The civil service is cast in this mould. Elite civil servants, known as administrative officers, are rotated among ministries and posted to head different agencies every few years. Depth of knowledge is secondary, because faith is placed in innate intelligence and natural ability to carry the day.
When nation-building was urgent and the group of educated and able smaller, this was an understandable and effective way of doing things.
But times have changed, and the approach has arguably been taken too far. The cream of the civil service - many of whom become top politicians - exist at the level of strategy, are often thinkers rather than doers, who take greater pride in having helicopter views rather than for being close to, and empathetic of, sentiments on the ground.
Various arms of Government are now attempting to redress this: This year, the civil service created a complementary track of "specialist" policy leaders, with depth in a certain area, to work alongside administrative officers.
This week, the Public Service Commission publicised its efforts to recruit more scholarship holders of different backgrounds and from different schools.
It revealed that in 2007, 82 per cent of its scholarship holders were from two junior colleges alone: Raffles and Hwa Chong.
This shocking statistic of just a few years ago is evidence that the Great Leader theory - writ small - has served as a kind of blinder for far too long.
Perhaps even more worrying is the way Great Man leadership has brought about a peculiar, uniquely Singapore, social compact. The populace expects practically omniscient and omnipotent leadership from those at the top - and acquiesces to high salaries only if these expectations are met.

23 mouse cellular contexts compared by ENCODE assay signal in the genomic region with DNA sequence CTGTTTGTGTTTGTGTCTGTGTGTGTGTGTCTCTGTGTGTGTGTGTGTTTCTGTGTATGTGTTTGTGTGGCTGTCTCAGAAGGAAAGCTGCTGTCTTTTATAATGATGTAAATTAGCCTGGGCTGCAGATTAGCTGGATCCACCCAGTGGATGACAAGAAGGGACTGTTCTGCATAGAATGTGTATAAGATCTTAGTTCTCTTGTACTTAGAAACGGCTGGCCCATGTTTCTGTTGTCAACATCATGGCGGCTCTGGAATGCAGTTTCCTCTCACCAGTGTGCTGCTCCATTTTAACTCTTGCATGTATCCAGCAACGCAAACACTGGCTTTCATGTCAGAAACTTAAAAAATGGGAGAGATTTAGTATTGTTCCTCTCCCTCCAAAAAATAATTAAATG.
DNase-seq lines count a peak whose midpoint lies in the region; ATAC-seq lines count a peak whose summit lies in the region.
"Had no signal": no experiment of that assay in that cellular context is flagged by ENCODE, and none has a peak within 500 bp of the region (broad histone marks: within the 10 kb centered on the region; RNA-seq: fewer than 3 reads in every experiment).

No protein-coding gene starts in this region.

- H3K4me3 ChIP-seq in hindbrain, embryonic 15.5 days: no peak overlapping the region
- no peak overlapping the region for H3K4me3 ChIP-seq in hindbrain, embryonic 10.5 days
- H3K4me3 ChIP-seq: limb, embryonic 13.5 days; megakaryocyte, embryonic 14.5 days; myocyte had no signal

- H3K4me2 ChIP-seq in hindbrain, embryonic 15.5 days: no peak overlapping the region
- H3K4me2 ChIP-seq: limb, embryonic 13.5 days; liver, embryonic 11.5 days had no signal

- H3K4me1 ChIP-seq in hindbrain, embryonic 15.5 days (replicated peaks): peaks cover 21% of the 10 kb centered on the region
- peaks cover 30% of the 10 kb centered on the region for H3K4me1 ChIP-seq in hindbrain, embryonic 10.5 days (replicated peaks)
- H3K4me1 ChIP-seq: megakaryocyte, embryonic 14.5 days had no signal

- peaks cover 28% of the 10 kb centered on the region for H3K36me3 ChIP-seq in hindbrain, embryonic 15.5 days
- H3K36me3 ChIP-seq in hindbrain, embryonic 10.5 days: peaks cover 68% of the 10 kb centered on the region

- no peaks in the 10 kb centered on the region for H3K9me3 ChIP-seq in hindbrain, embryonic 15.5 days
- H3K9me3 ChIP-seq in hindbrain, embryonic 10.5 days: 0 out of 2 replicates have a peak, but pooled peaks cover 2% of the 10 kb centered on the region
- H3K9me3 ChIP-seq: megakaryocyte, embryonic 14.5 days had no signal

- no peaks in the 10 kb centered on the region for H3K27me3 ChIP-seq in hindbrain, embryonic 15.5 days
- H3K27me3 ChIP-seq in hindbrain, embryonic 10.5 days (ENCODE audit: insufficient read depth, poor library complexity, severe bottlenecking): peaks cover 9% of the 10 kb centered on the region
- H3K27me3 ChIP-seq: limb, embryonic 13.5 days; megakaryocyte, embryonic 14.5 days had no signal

The deleterious effects of this social compact have now become stark. As Nominated MP Laurence Lien pointed out in The Straits Times last year, the anger and bitterness towards the PAP on display in some quarters since the 2011 General Election are precisely borne of the view that infallibility rules out forbearance.
"The danger here is that when a 'great man' fails to deliver or cannot feed the people's hungers, he can be swiftly deauthorised by the group," noted Mr Lien.
When citizens put their trust in great leadership, self-belief in an ordinary citizen's ability to effect change ebbs. It is no coincidence that Singaporeans' first question is always, regardless of the scale of the problem, what the Government is doing about it.
But what is Singapore's alternative to the Great Man theory of governance? The fact that that question is asked only goes to show perhaps how much Mr Lee's legacy has narrowed our minds.
It has been drummed into us that exceptional leadership is the only way that Singapore remains exceptional. But policy goals are now more diverse than in Mr Lee's day, politics more unpredictable, and Singaporeans more educated, assertive, and desiring of more say.
In this uncertain environment, resilience comes from a broad spread of excellence throughout society, rather than its concentration in one man or one cabal.
There are great organisations that run well with good leaders who emerge from their fold, and countries whose strengths are in their industries and their people, not their politicians. Can anyone name Switzerland's last great leader? And yet it thrives.
The fact is also that great uncertainty exists as well over Singapore's leadership. There is little clarity on who the next leader after Prime Minister Lee Hsien Loong will be, not to mention if he or she will be Great.
Perhaps this question would matter less if we could rid ourselves of the thinking that the answer is one on which Singapore's survival depends.